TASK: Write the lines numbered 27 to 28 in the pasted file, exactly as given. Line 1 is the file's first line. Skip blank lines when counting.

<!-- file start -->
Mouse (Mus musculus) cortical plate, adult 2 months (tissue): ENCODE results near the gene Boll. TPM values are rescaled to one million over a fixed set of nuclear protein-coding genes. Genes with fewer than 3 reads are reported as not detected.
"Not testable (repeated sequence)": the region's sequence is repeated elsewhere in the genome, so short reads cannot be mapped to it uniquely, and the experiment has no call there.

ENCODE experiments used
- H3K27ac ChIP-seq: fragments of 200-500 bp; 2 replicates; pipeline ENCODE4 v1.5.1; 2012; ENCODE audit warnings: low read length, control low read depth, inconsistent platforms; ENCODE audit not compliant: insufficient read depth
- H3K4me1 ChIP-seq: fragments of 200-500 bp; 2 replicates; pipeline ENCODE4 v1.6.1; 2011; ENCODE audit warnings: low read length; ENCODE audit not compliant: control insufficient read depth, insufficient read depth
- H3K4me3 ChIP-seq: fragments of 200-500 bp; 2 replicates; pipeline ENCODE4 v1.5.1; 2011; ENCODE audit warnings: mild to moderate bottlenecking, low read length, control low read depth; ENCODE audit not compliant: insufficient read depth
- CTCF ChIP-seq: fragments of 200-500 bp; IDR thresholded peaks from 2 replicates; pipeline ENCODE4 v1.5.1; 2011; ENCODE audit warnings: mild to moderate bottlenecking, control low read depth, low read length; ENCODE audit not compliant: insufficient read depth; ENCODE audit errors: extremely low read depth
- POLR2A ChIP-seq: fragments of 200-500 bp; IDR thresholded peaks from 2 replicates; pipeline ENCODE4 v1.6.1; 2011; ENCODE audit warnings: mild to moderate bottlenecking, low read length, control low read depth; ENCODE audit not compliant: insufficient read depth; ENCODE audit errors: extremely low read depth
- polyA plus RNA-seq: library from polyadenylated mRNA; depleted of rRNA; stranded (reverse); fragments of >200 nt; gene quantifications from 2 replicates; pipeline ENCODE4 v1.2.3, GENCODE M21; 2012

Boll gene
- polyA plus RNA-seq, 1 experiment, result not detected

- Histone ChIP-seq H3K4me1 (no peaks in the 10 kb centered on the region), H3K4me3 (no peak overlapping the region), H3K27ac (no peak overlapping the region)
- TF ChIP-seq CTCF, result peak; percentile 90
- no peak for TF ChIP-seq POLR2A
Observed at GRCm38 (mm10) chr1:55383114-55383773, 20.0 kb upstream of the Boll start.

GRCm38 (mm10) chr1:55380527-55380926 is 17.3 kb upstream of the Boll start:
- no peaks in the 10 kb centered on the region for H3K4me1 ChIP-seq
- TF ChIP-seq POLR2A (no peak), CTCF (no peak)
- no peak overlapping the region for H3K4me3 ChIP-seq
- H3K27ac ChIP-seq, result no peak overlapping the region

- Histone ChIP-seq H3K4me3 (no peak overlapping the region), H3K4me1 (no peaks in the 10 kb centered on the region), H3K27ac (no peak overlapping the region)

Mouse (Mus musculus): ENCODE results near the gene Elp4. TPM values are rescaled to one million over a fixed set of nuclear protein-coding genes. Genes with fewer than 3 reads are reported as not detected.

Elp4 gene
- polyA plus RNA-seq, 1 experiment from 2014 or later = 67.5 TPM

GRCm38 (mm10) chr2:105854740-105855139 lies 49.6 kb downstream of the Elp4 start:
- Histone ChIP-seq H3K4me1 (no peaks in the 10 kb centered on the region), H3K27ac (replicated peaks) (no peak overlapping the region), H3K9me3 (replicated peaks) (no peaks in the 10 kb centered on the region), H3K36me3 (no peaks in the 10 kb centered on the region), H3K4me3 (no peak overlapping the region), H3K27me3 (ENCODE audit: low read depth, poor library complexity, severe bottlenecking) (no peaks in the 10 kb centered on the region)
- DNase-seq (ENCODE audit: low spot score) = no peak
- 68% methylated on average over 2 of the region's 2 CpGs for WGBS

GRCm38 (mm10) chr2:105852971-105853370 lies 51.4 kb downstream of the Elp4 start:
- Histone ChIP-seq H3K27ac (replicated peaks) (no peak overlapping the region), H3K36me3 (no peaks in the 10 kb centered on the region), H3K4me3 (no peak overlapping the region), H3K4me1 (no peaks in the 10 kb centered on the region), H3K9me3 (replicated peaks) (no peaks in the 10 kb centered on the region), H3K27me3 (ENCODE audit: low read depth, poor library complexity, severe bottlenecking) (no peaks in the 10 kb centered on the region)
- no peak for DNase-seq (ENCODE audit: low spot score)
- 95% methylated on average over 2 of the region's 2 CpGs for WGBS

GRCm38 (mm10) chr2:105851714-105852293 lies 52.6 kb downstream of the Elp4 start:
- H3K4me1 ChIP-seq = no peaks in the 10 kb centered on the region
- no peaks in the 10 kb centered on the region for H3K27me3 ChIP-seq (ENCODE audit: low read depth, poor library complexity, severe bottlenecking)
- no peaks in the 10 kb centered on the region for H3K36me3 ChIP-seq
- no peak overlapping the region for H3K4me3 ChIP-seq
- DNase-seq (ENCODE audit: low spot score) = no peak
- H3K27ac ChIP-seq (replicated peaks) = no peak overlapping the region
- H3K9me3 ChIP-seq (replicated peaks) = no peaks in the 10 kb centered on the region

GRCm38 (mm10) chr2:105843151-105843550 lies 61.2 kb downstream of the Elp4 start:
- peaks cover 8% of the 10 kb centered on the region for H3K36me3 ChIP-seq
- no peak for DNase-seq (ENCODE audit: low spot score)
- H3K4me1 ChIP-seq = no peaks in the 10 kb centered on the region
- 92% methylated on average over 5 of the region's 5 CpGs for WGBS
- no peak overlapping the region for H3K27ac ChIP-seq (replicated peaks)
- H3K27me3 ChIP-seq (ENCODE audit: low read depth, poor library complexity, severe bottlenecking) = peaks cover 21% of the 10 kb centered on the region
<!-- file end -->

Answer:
- DNase-seq (ENCODE audit: low spot score) = no peak
- 68% methylated on average over 2 of the region's 2 CpGs for WGBS